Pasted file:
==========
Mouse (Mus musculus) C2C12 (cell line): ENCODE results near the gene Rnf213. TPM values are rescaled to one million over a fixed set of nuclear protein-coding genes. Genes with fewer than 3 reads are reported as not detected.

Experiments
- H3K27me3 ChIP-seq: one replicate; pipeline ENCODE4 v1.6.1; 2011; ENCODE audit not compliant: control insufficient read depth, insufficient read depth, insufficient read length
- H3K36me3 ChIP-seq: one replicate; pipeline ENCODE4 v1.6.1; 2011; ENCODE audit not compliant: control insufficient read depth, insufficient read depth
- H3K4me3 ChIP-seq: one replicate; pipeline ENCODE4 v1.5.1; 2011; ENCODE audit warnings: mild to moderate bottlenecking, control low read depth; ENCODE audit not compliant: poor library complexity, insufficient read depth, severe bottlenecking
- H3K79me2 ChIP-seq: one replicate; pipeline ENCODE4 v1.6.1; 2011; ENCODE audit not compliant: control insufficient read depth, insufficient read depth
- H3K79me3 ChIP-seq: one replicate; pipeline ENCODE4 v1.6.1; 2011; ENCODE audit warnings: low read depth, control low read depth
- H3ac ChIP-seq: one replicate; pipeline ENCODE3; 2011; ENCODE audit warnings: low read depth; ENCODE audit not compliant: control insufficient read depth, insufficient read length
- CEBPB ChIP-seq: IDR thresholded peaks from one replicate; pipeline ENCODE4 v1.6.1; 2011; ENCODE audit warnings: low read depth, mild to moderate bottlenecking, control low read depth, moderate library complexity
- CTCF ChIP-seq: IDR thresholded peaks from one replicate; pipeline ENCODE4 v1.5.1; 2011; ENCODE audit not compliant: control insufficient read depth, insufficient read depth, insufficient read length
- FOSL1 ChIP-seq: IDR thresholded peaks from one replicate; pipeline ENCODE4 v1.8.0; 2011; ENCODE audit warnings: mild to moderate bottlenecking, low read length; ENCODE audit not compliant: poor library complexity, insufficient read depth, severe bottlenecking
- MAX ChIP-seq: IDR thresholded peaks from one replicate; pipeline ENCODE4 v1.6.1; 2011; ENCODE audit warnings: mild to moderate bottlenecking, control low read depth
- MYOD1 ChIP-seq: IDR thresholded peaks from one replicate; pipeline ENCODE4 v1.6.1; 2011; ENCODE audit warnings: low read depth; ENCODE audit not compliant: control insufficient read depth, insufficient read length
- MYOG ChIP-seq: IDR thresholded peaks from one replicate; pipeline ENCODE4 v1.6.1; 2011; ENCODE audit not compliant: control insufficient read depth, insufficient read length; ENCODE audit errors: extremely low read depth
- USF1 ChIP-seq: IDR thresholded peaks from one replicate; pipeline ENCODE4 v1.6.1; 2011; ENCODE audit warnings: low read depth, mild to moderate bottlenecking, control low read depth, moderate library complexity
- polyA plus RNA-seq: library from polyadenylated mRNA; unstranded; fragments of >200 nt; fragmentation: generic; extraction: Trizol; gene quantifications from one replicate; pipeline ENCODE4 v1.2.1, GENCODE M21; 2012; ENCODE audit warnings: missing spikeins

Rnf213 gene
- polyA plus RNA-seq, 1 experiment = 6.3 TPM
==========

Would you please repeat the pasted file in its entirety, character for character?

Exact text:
Mouse (Mus musculus) C2C12 (cell line): ENCODE results near the gene Rnf213. TPM values are rescaled to one million over a fixed set of nuclear protein-coding genes. Genes with fewer than 3 reads are reported as not detected.

Experiments
- H3K27me3 ChIP-seq: one replicate; pipeline ENCODE4 v1.6.1; 2011; ENCODE audit not compliant: control insufficient read depth, insufficient read depth, insufficient read length
- H3K36me3 ChIP-seq: one replicate; pipeline ENCODE4 v1.6.1; 2011; ENCODE audit not compliant: control insufficient read depth, insufficient read depth
- H3K4me3 ChIP-seq: one replicate; pipeline ENCODE4 v1.5.1; 2011; ENCODE audit warnings: mild to moderate bottlenecking, control low read depth; ENCODE audit not compliant: poor library complexity, insufficient read depth, severe bottlenecking
- H3K79me2 ChIP-seq: one replicate; pipeline ENCODE4 v1.6.1; 2011; ENCODE audit not compliant: control insufficient read depth, insufficient read depth
- H3K79me3 ChIP-seq: one replicate; pipeline ENCODE4 v1.6.1; 2011; ENCODE audit warnings: low read depth, control low read depth
- H3ac ChIP-seq: one replicate; pipeline ENCODE3; 2011; ENCODE audit warnings: low read depth; ENCODE audit not compliant: control insufficient read depth, insufficient read length
- CEBPB ChIP-seq: IDR thresholded peaks from one replicate; pipeline ENCODE4 v1.6.1; 2011; ENCODE audit warnings: low read depth, mild to moderate bottlenecking, control low read depth, moderate library complexity
- CTCF ChIP-seq: IDR thresholded peaks from one replicate; pipeline ENCODE4 v1.5.1; 2011; ENCODE audit not compliant: control insufficient read depth, insufficient read depth, insufficient read length
- FOSL1 ChIP-seq: IDR thresholded peaks from one replicate; pipeline ENCODE4 v1.8.0; 2011; ENCODE audit warnings: mild to moderate bottlenecking, low read length; ENCODE audit not compliant: poor library complexity, insufficient read depth, severe bottlenecking
- MAX ChIP-seq: IDR thresholded peaks from one replicate; pipeline ENCODE4 v1.6.1; 2011; ENCODE audit warnings: mild to moderate bottlenecking, control low read depth
- MYOD1 ChIP-seq: IDR thresholded peaks from one replicate; pipeline ENCODE4 v1.6.1; 2011; ENCODE audit warnings: low read depth; ENCODE audit not compliant: control insufficient read depth, insufficient read length
- MYOG ChIP-seq: IDR thresholded peaks from one replicate; pipeline ENCODE4 v1.6.1; 2011; ENCODE audit not compliant: control insufficient read depth, insufficient read length; ENCODE audit errors: extremely low read depth
- USF1 ChIP-seq: IDR thresholded peaks from one replicate; pipeline ENCODE4 v1.6.1; 2011; ENCODE audit warnings: low read depth, mild to moderate bottlenecking, control low read depth, moderate library complexity
- polyA plus RNA-seq: library from polyadenylated mRNA; unstranded; fragments of >200 nt; fragmentation: generic; extraction: Trizol; gene quantifications from one replicate; pipeline ENCODE4 v1.2.1, GENCODE M21; 2012; ENCODE audit warnings: missing spikeins

Rnf213 gene
- polyA plus RNA-seq, 1 experiment = 6.3 TPM